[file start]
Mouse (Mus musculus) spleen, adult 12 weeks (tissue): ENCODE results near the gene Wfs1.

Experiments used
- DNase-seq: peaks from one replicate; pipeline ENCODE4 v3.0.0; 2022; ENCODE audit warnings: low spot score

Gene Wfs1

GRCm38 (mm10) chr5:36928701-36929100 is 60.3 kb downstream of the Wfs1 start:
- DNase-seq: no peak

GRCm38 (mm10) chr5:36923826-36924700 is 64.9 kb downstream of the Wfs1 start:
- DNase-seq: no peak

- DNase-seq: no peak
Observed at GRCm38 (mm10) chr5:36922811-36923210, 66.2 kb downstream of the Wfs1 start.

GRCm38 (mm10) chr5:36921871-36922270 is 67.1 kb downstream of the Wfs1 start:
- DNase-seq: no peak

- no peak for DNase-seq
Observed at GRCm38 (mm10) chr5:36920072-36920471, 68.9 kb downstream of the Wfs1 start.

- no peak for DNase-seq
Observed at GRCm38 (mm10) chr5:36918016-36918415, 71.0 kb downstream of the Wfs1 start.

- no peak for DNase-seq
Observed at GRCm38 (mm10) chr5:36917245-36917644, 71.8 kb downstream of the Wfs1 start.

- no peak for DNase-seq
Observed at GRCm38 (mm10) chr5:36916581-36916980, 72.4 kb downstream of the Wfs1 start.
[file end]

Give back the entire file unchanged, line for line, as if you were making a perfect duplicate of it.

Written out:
Mouse (Mus musculus) spleen, adult 12 weeks (tissue): ENCODE results near the gene Wfs1.

Experiments used
- DNase-seq: peaks from one replicate; pipeline ENCODE4 v3.0.0; 2022; ENCODE audit warnings: low spot score

Gene Wfs1

GRCm38 (mm10) chr5:36928701-36929100 is 60.3 kb downstream of the Wfs1 start:
- DNase-seq: no peak

GRCm38 (mm10) chr5:36923826-36924700 is 64.9 kb downstream of the Wfs1 start:
- DNase-seq: no peak

- DNase-seq: no peak
Observed at GRCm38 (mm10) chr5:36922811-36923210, 66.2 kb downstream of the Wfs1 start.

GRCm38 (mm10) chr5:36921871-36922270 is 67.1 kb downstream of the Wfs1 start:
- DNase-seq: no peak

- no peak for DNase-seq
Observed at GRCm38 (mm10) chr5:36920072-36920471, 68.9 kb downstream of the Wfs1 start.

- no peak for DNase-seq
Observed at GRCm38 (mm10) chr5:36918016-36918415, 71.0 kb downstream of the Wfs1 start.

- no peak for DNase-seq
Observed at GRCm38 (mm10) chr5:36917245-36917644, 71.8 kb downstream of the Wfs1 start.

- no peak for DNase-seq
Observed at GRCm38 (mm10) chr5:36916581-36916980, 72.4 kb downstream of the Wfs1 start.